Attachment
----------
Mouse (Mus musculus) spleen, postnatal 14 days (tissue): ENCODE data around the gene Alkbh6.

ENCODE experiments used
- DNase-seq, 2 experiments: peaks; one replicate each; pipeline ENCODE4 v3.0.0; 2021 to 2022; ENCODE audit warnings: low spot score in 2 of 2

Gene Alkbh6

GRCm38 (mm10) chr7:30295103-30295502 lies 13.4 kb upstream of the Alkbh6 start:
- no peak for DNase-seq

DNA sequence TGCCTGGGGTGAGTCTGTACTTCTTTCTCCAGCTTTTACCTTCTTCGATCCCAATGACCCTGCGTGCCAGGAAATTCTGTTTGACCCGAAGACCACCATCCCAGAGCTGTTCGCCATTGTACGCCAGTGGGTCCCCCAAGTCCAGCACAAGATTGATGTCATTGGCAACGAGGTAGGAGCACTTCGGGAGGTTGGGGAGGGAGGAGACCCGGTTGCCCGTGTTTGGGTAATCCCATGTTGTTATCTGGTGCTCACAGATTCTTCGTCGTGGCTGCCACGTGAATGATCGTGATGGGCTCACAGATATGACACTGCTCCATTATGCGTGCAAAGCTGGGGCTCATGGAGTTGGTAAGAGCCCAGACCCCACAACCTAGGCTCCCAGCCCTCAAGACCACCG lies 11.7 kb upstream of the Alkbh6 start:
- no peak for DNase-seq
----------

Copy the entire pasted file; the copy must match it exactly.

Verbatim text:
Mouse (Mus musculus) spleen, postnatal 14 days (tissue): ENCODE data around the gene Alkbh6.

ENCODE experiments used
- DNase-seq, 2 experiments: peaks; one replicate each; pipeline ENCODE4 v3.0.0; 2021 to 2022; ENCODE audit warnings: low spot score in 2 of 2

Gene Alkbh6

GRCm38 (mm10) chr7:30295103-30295502 lies 13.4 kb upstream of the Alkbh6 start:
- no peak for DNase-seq

DNA sequence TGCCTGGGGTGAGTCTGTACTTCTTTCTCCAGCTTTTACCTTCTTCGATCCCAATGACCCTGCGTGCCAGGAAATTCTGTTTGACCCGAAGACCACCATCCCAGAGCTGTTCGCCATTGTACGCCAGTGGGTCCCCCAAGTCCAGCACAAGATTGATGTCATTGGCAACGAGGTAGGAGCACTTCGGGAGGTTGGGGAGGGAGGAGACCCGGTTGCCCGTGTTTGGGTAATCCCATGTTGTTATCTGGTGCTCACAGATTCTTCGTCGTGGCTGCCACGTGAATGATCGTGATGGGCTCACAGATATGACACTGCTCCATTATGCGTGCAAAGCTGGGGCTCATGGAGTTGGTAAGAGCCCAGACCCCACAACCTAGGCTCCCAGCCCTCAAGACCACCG lies 11.7 kb upstream of the Alkbh6 start:
- no peak for DNase-seq